The prospect of changing the scope of copyright protection to cover ideas as well as expression would be incredibly harmful to a free press. The law is designed to protect expression, but rightly recognizes that ideas and facts should not be controlled by a single entity. To change the law would grant a single rights holder exclusivity over reporting, effectively limiting the ability of the press to do its job.
Extending the term of copyright seems like an absurd mechanism to address the problems news organizations face today. Copyright protection for authors already stands at life of the author plus an additional 50 years. Suggestions that newspapers would be assisted by extending the term of protection would do nothing to address revenue shortfalls today, given that works are fully protected right now and will continue to benefit from protection for many more decades.
The link tax proposal, which has gained traction in Europe, speaks to the possibility of requiring compensation for merely linking to an article. Yet as the Supreme Court of Canada noted in the Crookes case involving links:
The Internet’s capacity to disseminate information has been described by this Court as “one of the great innovations of the information age” whose “use should be facilitated rather than discouraged”. Hyperlinks, in particular, are an indispensable part of its operation.…
The Internet cannot, in short, provide access to information without hyperlinks. Limiting their usefulness by subjecting them to the traditional publication rule would have the effect of seriously restricting the flow of information and, as a result, freedom of expression. The potential “chill” in how the Internet functions could be devastating, since primary article authors would unlikely want to risk liability for linking to another article over whose changeable content they have no control. Given the core significance of the role of hyperlinking to the Internet, we risk impairing its whole functioning.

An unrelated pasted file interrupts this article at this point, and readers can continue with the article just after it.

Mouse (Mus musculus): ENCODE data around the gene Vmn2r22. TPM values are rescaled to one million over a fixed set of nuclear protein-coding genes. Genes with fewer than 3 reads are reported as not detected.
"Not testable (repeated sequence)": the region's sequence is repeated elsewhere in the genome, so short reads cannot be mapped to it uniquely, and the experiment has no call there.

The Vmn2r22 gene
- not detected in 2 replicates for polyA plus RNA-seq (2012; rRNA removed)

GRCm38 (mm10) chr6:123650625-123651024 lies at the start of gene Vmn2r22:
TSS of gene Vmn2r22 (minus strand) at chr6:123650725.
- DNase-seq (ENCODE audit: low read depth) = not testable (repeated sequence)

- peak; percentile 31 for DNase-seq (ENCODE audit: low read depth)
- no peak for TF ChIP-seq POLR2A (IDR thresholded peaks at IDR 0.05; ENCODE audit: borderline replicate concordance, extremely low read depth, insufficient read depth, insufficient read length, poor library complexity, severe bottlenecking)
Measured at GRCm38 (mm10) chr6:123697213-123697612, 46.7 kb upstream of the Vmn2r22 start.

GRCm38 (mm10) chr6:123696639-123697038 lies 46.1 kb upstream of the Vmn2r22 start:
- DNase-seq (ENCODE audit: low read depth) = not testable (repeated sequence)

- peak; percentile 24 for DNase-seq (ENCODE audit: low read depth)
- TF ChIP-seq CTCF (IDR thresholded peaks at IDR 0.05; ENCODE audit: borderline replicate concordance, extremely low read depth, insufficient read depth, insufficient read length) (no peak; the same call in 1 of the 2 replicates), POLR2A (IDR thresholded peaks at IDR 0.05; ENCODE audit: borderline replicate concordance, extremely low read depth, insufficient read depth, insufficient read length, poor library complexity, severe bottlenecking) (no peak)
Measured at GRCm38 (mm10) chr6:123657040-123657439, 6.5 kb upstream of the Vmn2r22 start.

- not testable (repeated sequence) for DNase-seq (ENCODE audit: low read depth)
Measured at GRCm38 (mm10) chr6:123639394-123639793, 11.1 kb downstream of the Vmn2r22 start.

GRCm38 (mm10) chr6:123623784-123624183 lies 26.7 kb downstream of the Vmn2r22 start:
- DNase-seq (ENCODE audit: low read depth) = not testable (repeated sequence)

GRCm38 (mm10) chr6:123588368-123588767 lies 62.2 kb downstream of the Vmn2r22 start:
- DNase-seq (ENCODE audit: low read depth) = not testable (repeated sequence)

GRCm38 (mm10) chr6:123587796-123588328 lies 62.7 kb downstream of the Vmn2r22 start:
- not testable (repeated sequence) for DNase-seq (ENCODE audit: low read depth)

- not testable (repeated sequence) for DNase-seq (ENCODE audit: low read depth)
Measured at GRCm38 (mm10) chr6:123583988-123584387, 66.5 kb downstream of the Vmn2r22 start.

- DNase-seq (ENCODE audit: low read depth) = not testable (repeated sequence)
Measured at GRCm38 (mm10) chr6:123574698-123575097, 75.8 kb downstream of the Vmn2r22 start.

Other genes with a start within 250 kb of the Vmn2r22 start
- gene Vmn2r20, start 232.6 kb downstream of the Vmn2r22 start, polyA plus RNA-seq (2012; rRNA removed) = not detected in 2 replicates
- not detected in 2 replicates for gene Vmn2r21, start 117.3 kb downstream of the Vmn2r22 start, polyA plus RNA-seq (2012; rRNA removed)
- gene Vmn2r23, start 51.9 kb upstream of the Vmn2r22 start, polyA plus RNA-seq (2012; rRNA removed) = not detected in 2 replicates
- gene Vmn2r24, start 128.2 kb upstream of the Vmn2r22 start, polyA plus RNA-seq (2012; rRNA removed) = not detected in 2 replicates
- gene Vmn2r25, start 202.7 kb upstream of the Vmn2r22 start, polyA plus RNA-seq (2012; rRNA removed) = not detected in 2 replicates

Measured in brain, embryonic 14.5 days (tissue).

While the Crookes case involved defamation, the Court clearly understood the importance of linking to freedom of expression. Attempts to limit linking – whether by regulation or the imposition of fees – would undermine critical freedoms. Moreover, creating a link tax would likely mean that sites and search engines stop linking to news content. Such an approach would hurt smaller news organizations, independent bloggers, and others who are dependent on links to find their audiences.